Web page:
[[NOTE: On January 30, 2009, the CPSC announced they were going to postpone implementation of the CPSIA law for one year while they study its affects on craftspeople and other small American business. Hopefully, we won't have to revisit this in a year.]]
We all want to protect our children from harmful chemicals in toys, but the CPSIA, a law to go into effect February 10, 2009 was not carefully considered. This is how these new laws will affect you:
To the Schools, Teachers, and Parents of Young Students:
Due to the new law, expect to see the cost of school supplies skyrocket. While those paper clips weren't originally intended for your student to use, they will need to be tested now that your 11-year-old needs them for his school project. This law applies to any and all school supplies (textbooks, pencils, crayons, paper, etc.) being used by children under 12.
To the Avid Reader:
Due to the new law, all children's books will be pulled from library and school shelves, as there is no exemption for them. Oh well, there's always television. :-(
Article from the American Library Association
To the Lover of All Things Handmade:
Due to the new law, you will now be given a ball of yarn and an instruction manual: you will have to make it yourself! That blanket you originally had your eye on for $50 will now cost you around $1,000 after it's been tested. It won't even be the one-of-a-kind blanket you were hoping for. Items are destroyed in the testing process making one-of-a-kind items virtually impossible. So that gorgeous hand-knit hat you bought your child this past winter won’t be available next winter.
To the Environmentalist:
Due to the new law, all items in non-compliance will now be dumped into our already overflowing landfills. Imagine not just products from the small business owners, but the Big Box Stores as well. You can't sell it so you must toss it. Or be potentially sued for selling it. You can't even give them away. If you are caught, it is still a violation.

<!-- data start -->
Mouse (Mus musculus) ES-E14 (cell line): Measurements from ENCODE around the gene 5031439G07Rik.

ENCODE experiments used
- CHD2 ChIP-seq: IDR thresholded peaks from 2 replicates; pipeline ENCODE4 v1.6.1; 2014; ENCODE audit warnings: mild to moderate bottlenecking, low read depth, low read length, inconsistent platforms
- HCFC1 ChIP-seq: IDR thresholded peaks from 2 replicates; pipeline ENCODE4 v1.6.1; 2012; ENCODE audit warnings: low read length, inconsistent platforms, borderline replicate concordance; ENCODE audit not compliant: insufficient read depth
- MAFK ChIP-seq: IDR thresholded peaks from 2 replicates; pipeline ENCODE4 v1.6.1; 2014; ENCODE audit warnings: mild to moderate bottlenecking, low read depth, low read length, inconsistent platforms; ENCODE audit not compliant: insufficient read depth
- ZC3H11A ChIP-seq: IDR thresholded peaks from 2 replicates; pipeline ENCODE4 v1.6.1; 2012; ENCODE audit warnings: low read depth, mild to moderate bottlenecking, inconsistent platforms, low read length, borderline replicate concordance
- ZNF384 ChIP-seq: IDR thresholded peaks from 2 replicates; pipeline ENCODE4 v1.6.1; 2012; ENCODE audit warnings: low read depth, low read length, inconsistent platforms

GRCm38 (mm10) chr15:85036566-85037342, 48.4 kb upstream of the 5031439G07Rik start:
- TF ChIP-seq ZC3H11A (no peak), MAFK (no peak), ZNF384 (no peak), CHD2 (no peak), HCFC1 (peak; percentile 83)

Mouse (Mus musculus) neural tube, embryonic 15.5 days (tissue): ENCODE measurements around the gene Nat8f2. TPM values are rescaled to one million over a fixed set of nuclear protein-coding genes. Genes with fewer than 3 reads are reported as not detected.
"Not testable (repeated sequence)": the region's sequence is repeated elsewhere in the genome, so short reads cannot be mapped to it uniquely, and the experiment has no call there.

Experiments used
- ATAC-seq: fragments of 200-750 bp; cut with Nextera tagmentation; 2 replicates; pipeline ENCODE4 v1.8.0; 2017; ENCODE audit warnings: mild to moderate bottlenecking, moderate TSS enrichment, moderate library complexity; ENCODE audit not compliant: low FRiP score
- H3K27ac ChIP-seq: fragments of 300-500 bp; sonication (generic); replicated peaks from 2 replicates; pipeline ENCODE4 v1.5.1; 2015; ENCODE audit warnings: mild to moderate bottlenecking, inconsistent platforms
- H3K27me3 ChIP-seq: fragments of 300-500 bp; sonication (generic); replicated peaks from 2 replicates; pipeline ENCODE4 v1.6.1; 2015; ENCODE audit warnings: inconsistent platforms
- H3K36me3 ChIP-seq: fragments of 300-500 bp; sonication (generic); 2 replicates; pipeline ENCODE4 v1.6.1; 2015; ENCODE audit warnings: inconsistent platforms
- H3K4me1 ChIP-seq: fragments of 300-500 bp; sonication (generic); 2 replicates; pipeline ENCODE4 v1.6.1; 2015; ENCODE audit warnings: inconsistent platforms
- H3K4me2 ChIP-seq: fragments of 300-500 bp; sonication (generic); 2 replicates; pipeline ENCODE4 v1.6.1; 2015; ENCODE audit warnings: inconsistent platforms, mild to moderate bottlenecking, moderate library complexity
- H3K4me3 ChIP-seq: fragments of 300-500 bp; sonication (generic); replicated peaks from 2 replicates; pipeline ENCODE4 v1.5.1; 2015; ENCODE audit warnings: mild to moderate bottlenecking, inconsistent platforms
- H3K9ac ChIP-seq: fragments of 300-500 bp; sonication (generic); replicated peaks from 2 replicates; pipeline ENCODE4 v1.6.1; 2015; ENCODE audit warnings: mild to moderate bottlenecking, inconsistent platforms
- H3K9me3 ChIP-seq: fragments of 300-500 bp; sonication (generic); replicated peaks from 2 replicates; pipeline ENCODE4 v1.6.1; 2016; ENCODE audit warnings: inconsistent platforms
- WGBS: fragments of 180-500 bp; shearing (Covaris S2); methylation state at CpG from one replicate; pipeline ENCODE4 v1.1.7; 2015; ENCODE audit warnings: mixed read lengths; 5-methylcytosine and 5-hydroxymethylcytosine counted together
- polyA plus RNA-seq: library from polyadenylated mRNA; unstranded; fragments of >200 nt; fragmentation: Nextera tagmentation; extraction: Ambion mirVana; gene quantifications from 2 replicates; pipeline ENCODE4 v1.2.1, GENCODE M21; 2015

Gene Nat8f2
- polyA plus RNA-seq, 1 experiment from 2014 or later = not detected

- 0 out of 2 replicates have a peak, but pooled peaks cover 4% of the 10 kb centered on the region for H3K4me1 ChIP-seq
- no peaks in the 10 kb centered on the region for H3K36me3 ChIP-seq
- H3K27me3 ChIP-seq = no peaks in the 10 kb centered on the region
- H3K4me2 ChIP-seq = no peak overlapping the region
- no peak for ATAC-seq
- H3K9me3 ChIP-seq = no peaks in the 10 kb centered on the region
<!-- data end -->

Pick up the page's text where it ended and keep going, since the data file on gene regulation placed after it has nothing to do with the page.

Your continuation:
To the Second-Hand Shopper:
Due to the new law, you will now need to spend $20 for that brand new pair of jeans for your 2-year old, rather than shop at the Goodwill for second hand. Many resale shops are eliminating children's items to avoid future lawsuits.
To the Entrepreneur:
Due to this new law, you will be forced to adhere to strict testing of your unique products or discontinue to make and/or sell them. Small businesses will likely be unable to afford the cost of testing and be forced to close up shop. Due to the current economic state, you'll have to hope for the best when it comes to finding a new job in Corporate America.
To the Antique Toy Collector:
Due to the new law, you'd better start buying now because it's all going to private collection and will no longer be available to purchase. “Because the new rules apply retroactively, toys and clothes already on the shelf will have to be thrown out if they aren't certified as safe.” link .
To the American Economy:
Already struggling under an economy that hasn’t been this weak in decades, the American economy will be hit harder with the inevitable loss of jobs and revenues from suppliers, small businesses and consumers. The required testing is far too costly and restrictive for small businesses or individuals to undertake.
To the Worldwide Economy:
Due to this new law, many foreign manufacturers have already pulled out of the US market. You can imagine the impact of this on their businesses.
If you think this is exaggerating, here is a recent article from Forbes magazine.
The CPSIA stands for Consumer Product Safety Improvement Act, a new set of laws that will come into effect on 10 February, 2009 and will impact many, many people in a negative way. Make no mistake, this is very real. View it for yourself. If Forbes, the American Library Association and numerous other media are paying attention, perhaps you should too.
text of the new law
If this upsets or alarms you, please contact your US Congressional Representatives and Senators!
Versions of this protest article are being published by over 200 bloggers on Wednesday, January 28, 2009. We want our government leaders to look again at this law and make reasonable modifications to protect our children and our crafts industry.